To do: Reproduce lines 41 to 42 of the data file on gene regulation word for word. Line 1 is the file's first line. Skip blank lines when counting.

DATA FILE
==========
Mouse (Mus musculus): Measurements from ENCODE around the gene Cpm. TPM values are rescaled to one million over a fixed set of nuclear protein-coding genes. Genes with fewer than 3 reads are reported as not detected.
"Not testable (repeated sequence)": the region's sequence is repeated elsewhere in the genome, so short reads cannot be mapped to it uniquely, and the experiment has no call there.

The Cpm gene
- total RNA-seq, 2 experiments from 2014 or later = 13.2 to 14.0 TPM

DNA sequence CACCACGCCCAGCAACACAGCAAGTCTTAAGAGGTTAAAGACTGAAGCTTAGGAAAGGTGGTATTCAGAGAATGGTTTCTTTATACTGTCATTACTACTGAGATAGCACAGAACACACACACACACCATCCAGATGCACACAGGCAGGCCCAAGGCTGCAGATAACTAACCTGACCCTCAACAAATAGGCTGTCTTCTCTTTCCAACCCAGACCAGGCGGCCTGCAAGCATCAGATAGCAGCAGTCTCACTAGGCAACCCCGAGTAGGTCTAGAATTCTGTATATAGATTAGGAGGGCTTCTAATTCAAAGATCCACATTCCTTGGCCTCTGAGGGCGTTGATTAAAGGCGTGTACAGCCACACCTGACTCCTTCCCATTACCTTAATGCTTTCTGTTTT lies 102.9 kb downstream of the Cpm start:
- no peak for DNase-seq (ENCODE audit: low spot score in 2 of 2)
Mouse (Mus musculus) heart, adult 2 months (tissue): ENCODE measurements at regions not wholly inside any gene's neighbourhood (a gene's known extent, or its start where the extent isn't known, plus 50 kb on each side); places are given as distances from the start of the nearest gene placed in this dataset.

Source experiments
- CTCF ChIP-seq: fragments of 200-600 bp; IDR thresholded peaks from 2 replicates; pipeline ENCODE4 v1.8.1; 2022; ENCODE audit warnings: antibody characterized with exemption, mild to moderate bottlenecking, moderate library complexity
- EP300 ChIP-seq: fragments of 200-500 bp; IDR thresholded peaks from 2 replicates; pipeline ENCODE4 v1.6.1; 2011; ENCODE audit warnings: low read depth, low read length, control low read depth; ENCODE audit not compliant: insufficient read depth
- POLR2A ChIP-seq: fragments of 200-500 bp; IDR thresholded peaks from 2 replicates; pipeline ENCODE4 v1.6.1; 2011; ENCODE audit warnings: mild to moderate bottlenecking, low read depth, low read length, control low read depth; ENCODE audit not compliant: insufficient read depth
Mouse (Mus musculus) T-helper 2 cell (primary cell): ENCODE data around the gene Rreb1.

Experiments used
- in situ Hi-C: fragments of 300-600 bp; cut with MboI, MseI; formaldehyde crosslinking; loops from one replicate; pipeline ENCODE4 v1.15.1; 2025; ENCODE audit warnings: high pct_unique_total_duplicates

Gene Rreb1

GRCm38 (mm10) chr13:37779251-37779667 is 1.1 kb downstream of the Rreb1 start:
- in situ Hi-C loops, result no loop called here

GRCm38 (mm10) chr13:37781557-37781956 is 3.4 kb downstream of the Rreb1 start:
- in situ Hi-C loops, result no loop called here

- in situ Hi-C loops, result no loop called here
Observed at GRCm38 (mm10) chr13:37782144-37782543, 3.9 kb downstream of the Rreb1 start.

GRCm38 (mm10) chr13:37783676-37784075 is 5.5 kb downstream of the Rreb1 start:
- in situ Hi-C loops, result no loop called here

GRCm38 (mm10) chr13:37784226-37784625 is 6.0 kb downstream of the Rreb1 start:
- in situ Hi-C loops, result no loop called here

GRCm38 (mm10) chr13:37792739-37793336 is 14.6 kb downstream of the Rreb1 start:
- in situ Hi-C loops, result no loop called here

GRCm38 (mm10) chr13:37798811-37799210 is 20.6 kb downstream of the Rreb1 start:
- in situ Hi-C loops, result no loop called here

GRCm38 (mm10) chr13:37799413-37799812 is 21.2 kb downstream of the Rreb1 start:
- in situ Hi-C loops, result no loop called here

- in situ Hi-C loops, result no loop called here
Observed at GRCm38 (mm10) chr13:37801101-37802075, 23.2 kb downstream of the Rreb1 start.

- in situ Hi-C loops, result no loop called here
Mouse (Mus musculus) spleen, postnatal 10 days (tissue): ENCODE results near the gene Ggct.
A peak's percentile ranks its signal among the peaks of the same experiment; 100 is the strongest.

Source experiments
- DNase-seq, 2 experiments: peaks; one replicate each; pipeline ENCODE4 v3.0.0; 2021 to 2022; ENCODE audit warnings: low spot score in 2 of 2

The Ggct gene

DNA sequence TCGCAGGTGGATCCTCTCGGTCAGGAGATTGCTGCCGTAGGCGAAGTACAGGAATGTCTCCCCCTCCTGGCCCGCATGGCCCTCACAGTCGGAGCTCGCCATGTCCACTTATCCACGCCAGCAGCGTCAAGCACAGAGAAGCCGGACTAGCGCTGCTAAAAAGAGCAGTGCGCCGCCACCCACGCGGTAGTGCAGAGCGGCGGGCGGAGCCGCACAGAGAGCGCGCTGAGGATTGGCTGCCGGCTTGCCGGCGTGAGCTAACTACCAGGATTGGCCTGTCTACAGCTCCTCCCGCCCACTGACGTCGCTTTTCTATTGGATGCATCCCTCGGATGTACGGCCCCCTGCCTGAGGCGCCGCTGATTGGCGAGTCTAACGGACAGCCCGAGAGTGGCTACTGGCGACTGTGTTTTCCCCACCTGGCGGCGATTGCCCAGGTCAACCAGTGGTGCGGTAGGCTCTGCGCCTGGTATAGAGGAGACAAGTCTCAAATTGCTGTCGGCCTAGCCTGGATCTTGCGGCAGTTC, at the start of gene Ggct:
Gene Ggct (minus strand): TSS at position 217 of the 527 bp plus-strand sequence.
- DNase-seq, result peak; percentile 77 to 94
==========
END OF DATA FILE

Gene Ggct (minus strand): TSS at position 217 of the 527 bp plus-strand sequence.
- DNase-seq, result peak; percentile 77 to 94